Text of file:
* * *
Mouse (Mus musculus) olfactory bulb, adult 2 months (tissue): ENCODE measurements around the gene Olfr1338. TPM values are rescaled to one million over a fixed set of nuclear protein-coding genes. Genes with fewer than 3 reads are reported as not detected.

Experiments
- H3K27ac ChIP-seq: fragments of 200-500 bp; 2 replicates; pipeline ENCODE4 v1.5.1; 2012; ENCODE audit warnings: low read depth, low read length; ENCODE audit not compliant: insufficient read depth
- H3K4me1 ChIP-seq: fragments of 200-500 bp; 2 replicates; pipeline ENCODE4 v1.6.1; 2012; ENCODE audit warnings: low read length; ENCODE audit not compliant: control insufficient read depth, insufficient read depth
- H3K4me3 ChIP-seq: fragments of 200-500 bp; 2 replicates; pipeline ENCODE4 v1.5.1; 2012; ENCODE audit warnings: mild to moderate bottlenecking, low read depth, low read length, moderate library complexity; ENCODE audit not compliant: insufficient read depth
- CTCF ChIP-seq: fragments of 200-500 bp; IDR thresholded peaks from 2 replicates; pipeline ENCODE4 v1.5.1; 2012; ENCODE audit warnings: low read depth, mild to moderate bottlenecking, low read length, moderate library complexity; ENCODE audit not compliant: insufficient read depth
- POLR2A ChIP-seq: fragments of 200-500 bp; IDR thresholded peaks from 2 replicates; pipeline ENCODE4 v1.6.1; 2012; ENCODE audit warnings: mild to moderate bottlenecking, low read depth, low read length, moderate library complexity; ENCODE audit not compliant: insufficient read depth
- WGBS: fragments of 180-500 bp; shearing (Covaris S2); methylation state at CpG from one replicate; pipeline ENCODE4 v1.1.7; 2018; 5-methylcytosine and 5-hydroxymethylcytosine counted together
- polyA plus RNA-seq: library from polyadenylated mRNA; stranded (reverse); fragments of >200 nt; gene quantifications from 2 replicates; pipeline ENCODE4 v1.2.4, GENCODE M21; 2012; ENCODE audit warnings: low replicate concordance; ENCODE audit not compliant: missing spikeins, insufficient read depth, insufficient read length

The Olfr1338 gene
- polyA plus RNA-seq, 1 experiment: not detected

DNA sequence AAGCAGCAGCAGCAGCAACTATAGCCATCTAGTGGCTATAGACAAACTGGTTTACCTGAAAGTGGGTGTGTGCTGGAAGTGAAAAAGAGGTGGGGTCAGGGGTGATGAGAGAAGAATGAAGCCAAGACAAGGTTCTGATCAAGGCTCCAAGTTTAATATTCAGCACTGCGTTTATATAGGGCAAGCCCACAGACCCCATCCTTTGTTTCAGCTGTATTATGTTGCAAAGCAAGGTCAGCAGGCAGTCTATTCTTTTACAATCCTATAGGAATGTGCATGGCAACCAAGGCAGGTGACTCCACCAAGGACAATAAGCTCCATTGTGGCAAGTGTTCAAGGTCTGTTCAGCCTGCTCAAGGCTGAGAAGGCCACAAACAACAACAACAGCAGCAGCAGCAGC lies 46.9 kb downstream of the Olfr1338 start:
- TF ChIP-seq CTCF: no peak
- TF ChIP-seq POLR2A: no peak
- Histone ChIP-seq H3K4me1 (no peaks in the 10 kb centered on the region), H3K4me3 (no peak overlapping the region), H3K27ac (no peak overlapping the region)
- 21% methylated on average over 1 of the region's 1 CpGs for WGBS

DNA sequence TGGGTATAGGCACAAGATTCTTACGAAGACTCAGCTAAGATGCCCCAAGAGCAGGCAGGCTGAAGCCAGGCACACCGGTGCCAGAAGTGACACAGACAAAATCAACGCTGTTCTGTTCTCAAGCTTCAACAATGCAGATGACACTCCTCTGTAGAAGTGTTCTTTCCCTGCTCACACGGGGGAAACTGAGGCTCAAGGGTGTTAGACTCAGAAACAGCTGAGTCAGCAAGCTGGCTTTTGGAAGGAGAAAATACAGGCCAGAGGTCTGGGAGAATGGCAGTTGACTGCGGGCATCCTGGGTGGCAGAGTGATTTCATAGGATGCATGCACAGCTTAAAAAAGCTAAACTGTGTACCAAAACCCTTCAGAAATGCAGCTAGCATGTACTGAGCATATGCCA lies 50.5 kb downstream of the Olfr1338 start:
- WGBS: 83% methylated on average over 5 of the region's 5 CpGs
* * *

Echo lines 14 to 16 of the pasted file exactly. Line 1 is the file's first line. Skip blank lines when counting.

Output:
- TF ChIP-seq POLR2A: no peak
- Histone ChIP-seq H3K4me1 (no peaks in the 10 kb centered on the region), H3K4me3 (no peak overlapping the region), H3K27ac (no peak overlapping the region)
- 21% methylated on average over 1 of the region's 1 CpGs for WGBS